New York

Things to do in New York

Given New York’s size and diversity, just narrowing down your list of things to do in New York may be challenging. See the city like the newcomers did: Start with a harbor tour and then head over to Ellis Island and the Statue of Liberty. The panoramic views from Lady Liberty never cease to be thrilling. Fifth Avenue has the biggest names (and often the biggest prices), so what to do in New York if you don’t have limitless funds? Wander the boutiques in Soho and Greenwich Village, and shops in Chinatown, for quirkier and more economical finds. Don’t dismiss the outer boroughs, either. Queens has Jackson Heights, which is gaining a large following for great ethnic food, and the Bronx has the famed Bronx Zoo, as well as historical sights such as Edgar Allan Poe Cottage, the author's former home on the Grand Concourse.

Seeing the big museums has always been one of the big things to do in New York—but it can be overwhelming. At the Metropolitan Museum of Art, narrow your visit to a few collections and then take your time with them. Another don’t-miss is the Museum of Modern Art (MoMA), or smaller museums like the Frick Collection on the Upper East Side.

As a quick side trip from the side—and an alternative to the hyped Hamptons— head to Greenport, on the North Fork in Suffolk County. It has a quaint village or inns and shops, and a fun Maritime festival in September. The Catskills and the Adirondacks offer endless outdoor things to do in New York: hiking trails, cool springs, and plenty of lodges or cabins where you can sit on a quiet porch that feels worlds away from the big city.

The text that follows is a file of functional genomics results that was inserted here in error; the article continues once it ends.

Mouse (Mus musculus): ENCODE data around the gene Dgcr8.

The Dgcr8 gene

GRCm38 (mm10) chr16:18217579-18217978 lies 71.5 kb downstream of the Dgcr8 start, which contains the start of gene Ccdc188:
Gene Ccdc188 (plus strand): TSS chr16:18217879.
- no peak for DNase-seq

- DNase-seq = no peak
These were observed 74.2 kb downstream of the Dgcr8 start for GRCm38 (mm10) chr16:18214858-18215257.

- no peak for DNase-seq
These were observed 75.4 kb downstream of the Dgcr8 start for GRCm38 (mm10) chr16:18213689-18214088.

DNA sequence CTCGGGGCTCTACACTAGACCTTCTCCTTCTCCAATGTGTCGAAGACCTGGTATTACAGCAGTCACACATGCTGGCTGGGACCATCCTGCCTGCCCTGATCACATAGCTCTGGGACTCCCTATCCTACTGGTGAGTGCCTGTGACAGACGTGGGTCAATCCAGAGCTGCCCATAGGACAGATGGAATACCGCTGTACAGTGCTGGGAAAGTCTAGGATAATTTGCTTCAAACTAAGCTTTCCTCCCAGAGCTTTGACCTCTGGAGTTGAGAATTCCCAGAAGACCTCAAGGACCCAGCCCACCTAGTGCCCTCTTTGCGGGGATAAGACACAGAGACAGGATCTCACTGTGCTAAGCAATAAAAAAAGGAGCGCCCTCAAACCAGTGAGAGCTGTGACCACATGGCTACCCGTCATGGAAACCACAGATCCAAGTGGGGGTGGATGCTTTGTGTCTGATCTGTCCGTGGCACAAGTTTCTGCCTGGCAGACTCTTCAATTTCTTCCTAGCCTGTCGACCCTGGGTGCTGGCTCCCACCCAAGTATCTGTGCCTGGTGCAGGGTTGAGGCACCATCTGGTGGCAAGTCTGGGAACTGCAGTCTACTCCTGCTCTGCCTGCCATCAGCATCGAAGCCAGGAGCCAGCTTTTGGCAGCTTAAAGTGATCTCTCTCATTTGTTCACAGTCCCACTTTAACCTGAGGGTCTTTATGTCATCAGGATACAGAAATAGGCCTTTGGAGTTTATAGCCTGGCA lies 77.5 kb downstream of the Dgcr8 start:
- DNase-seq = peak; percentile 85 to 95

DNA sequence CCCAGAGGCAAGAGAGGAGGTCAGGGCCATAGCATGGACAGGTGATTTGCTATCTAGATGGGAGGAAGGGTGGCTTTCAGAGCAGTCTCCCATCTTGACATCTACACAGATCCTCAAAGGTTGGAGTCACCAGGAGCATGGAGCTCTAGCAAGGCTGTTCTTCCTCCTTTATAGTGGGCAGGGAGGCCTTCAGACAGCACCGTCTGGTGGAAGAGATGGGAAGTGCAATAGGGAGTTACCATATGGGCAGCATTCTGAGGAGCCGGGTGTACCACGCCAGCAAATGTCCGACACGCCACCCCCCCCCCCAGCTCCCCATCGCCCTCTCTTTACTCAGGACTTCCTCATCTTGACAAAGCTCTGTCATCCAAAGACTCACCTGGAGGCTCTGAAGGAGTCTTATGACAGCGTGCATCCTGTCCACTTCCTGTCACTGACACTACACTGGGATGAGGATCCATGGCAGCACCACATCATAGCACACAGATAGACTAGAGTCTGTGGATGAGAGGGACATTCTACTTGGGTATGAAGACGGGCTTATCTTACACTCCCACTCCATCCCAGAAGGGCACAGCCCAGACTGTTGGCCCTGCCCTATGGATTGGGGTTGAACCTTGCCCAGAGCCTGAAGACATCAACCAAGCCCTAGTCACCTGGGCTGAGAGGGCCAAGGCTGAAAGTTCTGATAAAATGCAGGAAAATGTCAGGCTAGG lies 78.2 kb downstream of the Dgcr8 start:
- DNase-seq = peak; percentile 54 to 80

It’s kitschy. It’s fun. And it’s probably the only way you’re ever going to get your photograph taken with Morgan Freeman or Justin Bieber.

Offseason, hike the ski runs to see the entire yellow and bronze valley below.

Five Saks Fifth Avenue outposts around the U.S. are introducing a Zen vibe by partnering with two big names in the spa world: Canyon Ranch and Blue Lagoon. Each has developed its own private line of products, sourcing indigenous ingredients.

Housed inside a renovated horse stable in Tribeca, Smith & Mills is an urban bar with a vintage, industrial feel.

The Peninsula hotel's roofbar, Salon de Ning, is punctuated with global accents like Moroccan lanterns, Chinese daybeds, and Venetian mirrors. Nab a spot on the western terrace to catch a glimpse of the MOMA Sculpture Garden, and try the Baojing Vodka Martini.

Located directly under the Manhattan Bridge in Brooklyn’s DUMBO neighborhood, this former warehouse and popular site of wedding receptions offers plenty of space to spread out under its 20-foot ceilings, exposed pipes, wood pillars, and brick and plaster walls hung with original artwork.

This Japanese-run lounge is a hushed, romantic spot for a cocktail for two—that's because seating is limited, and in traditional style, drinkers (no groups larger than four, thank you very much) are admitted only if there's space for them to sit.

Newly opened Citi Field features a granite, brick, and limestone façade plus a sunlit rotunda honoring Brooklyn slugger Jackie Robinson. A trio of top Manhattan restaurateurs is catering to the Amazin’ faithful.

This wine and spirits shop in the Cobble Hill neighborhood of Brooklyn is beloved for many reasons — the great lengths its staff goes to please its customers, (first-timers get a tour of the store), an eclectic inventory that includes Middle Eastern and African products, seasonal seminars on bour

This bowling alley on the border of Williamsburg and Greenpoint opened less than a decade ago, but it manages to transport bowlers to the Midwest in the 1970’s, with its nostalgic décor and old-school scoring machines.

Climb trails through the northern peaks of the park or backcountry canoe in the St. Regis wilderness area.

One of the world's great museums, this Gothic Revival labyrinth tries to be all things to all art lovers—and with its expansion over the past two decades it often succeeds. The museum's breadth makes it dauntingly huge; grab a map and decide to focus on one wing at a time.